What Are The Most Common High School Sports Injuries?
The most common high school sports injuries impact the ankle and foot, while the sport that contributes to the greatest number of injuries is rugby. Ankle sprains remain one of the most common injuries; this is good in a sense because ankle sprains tend to heal quickly with no long lasting repercussions.
Brain or head injuries are far less common, but can have a lasting impact on a young person’s life. Brain injuries are especially scary for high school kids because their brains are still developing.
No matter what sport a teen plays, there’s always the risk they could get hurt. According to the Consumer Product Safety Commission even sports as non-contact as bowling contribute to a number of high school sports injuries. Every year, there are around 764 teens between 13 and 17-years-old injured while participating in a high school bowling league. Male injuries account for 49.4% of bowling injuries, while female injuries total 50.7%. Out of all sports, bowling is ranked as the twentieth most dangerous.
While football is often associated with head injuries, that doesn’t mean it’s the most common injury football players encounter out on the field. Below is a list of high school sports and the most commonly injured body part associated with that sport.
-Rugby (Most commonly injured body part: Head)
-Field Hockey (Finger)
-Ice Skating (Wrist)
-Horseback riding: (Head)
-Track and field: (Ankle)
-Weight Lifting: (Finger)
-Ice Hockey (Head)
-Wrestling, boxing and other martial art sports (Shoulder)
-Gymnastics, cheerleading and dance (Ankle)
The Most Common High School Sports-Related Injury: Ankle Sprains
Ankle sprains account for one in six high school sports-related injuries. According to Internet-based reporting system National High School Sports-Related Injury Surveillance System (RIO), ankle sprains account for 16% of all injuries suffered across 20 different sports. All reported injuries were serious enough to restrict students’ participation in sports for at least one day. They also required medical attention from a certified athletic trainer or physician.
Majority of ankle sprains are not serious and do not cause lasting issues. 50% of the time, ankle sprains took players out of the game for no more than one week. Less than 1% required student athletes to undergo surgery. The anterior talofibular ligament (ATFL) was involved in 85.3% of sprains, a much higher percentage than any other ankle ligament.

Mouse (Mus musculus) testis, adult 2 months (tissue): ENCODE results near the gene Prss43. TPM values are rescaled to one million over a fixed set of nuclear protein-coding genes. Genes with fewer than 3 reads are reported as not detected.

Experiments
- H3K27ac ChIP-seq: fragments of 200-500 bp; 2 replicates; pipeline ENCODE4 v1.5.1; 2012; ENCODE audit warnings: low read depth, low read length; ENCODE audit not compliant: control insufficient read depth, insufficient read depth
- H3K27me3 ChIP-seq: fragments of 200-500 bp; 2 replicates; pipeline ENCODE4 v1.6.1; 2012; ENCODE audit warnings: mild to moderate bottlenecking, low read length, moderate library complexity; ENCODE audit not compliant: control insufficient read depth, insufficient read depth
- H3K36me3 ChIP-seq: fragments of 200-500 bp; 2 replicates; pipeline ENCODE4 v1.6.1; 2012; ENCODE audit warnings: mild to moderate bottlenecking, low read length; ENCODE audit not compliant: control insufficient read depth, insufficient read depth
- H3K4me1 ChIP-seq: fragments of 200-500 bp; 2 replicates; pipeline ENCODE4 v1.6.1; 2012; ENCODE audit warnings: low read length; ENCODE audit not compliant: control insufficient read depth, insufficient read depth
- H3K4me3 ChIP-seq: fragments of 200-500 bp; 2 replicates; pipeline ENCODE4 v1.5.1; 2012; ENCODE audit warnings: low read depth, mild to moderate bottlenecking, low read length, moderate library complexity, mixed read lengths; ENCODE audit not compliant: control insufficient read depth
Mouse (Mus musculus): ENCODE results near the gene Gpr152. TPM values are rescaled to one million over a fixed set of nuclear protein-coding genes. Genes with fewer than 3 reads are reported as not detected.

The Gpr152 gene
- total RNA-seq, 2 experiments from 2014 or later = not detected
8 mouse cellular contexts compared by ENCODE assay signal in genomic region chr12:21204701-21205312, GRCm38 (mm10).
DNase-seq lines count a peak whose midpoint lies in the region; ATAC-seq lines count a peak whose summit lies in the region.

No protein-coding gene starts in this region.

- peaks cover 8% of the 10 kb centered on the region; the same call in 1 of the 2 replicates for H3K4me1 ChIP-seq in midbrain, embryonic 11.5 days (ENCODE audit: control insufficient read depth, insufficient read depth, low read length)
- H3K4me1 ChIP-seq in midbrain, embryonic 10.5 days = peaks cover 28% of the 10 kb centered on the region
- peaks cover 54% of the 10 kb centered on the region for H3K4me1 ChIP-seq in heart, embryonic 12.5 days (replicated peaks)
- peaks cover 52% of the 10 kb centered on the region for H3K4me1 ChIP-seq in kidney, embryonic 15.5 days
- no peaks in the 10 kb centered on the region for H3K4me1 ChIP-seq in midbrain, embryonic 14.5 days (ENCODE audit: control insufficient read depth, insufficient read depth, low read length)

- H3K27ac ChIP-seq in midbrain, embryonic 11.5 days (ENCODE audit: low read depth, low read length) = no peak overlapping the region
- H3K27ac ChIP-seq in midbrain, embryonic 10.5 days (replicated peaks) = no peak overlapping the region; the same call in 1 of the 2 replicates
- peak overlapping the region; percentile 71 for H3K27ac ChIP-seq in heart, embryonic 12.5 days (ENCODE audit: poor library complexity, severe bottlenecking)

What Are The Chances Of Spraining Your Ankle?
The actual odds of an ankle sprain happening to you are around 3.13 injuries per 10,000 athletic exposures. Boys have a slightly greater chance of injury at 3.14 per 10,000, and girls at 3.11 per 10,000 exposures. Yet, when looking solely at gender-comparable sports (volleyball, basketball, track and field, etc.) rates of injury were slightly higher for girls.
Girls were more likely to become injured with an ankle sprain when playing soccer, track and field and baseball/softball. There were no differences between male and female injuries in volleyball, lacrosse or basketball.
Who Is It At The Greatest Risk Of Injury?
Your risks of becoming injured while playing sports relate to a number of factors including:
You’ve been injured in the past. If you have ever sprained your ankle you are much more likely to become injured again. This is especially true if your sport involves a lot of jumping and landing, such as cheerleading, gymnastics or boys’ basketball.
You play a high-contact sport. 42.2% of all ankle injuries occurred as a result of player-on-player contact. 26.7% of injuries occurred from contact with playing surface and 25.5% accounted for all other sprains.
You wear a lace-up brace. The effectiveness of braces remains unclear. According to the numbers, 10.6% of all injuries occur to athletes wearing a brace. Of these injuries, 75.4% involved a lace up brace, 14.1% involved a rigid frame brace, and 8.6% involved a neoprene sleeve. Interestingly, the number of injuries related to braces was higher for these sports: Boys’ basketball, girls’ basketball, girls’ volleyball, boys’ football and girls’ gymnastics.
The risk of injury is always possible, but taking the proper precautions can help prevent serious injuries or even death. Chief executive officer of the Korey Stringer Institute at the University of Connecticut, Doug Casa, Ph.D., said, “Nearly all non-traumatic deaths in sport are preventable.”
Getting sports physicals is one way to prevent injuries and even sudden death. It’s so important that a player is physically healthy and fit enough to participate in sports.
We welcome you to walk into Urgent Medical Center anytime, no matter if you need a same-day sports physical, or treatment following a sports injury.